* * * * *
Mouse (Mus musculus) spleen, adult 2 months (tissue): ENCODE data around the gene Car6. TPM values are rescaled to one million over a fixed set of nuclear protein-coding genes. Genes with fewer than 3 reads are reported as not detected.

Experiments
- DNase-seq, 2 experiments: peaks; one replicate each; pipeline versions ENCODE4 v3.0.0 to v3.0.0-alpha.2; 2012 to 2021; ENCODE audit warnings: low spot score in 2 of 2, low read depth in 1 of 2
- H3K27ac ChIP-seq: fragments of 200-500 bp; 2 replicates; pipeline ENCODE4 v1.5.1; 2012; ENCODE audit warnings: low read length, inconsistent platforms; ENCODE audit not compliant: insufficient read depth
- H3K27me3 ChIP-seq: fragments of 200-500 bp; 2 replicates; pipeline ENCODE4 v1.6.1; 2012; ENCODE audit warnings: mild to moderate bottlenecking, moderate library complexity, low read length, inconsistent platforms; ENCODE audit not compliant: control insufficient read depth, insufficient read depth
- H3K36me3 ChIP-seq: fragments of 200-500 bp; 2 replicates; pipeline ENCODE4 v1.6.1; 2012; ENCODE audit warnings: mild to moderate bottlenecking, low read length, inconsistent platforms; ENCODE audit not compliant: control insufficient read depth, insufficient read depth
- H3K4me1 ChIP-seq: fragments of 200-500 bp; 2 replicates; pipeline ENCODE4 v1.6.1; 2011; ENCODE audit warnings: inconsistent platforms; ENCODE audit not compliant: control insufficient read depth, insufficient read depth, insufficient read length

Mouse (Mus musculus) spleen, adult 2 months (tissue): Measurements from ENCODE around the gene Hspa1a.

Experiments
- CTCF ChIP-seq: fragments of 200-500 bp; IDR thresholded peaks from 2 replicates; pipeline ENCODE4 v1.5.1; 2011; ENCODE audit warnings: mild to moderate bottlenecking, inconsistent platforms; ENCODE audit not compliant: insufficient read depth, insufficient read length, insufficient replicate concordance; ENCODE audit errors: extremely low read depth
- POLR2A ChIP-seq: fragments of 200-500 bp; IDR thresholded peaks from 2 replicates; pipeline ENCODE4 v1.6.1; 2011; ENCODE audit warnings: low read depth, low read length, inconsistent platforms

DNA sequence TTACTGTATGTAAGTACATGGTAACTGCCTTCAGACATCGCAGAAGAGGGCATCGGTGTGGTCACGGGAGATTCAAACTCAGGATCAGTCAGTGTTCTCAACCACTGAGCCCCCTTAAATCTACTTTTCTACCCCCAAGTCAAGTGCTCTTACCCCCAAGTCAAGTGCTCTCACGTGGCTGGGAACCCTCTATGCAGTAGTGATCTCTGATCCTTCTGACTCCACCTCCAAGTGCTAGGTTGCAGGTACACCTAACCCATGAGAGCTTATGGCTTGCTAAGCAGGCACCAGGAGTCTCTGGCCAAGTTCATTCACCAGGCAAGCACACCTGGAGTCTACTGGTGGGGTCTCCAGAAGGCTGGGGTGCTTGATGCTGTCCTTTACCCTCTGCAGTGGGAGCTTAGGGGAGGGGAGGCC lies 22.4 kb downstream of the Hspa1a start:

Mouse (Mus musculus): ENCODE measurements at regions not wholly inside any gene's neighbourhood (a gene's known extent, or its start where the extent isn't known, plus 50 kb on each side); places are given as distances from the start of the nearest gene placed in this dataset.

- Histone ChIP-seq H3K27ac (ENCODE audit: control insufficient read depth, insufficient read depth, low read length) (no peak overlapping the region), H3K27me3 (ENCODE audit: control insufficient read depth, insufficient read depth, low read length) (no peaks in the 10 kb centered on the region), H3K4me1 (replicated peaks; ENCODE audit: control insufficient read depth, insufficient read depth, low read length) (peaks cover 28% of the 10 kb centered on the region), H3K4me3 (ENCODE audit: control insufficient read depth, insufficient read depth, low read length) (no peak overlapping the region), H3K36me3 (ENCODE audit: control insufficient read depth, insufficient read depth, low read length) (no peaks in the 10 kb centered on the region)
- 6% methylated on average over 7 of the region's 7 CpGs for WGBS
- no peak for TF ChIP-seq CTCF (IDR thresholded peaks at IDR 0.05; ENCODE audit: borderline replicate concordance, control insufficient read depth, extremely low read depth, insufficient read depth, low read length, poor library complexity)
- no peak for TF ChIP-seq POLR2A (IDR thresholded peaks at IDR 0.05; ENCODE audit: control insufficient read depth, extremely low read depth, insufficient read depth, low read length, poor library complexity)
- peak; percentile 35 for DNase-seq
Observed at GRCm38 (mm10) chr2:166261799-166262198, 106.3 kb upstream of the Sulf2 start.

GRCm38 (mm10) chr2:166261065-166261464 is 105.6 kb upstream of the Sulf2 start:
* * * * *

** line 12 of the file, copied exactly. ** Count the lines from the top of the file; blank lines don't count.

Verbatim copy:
DNA sequence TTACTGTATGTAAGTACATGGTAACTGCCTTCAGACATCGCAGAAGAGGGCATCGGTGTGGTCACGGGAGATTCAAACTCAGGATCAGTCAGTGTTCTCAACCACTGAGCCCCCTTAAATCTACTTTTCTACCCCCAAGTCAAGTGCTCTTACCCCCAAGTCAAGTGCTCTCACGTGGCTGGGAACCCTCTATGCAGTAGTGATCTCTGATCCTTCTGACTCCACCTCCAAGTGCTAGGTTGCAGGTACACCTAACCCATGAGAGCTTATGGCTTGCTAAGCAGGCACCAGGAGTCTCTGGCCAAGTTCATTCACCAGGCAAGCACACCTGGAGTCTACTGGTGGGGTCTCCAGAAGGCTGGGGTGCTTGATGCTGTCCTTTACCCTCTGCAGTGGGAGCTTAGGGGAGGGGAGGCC lies 22.4 kb downstream of the Hspa1a start: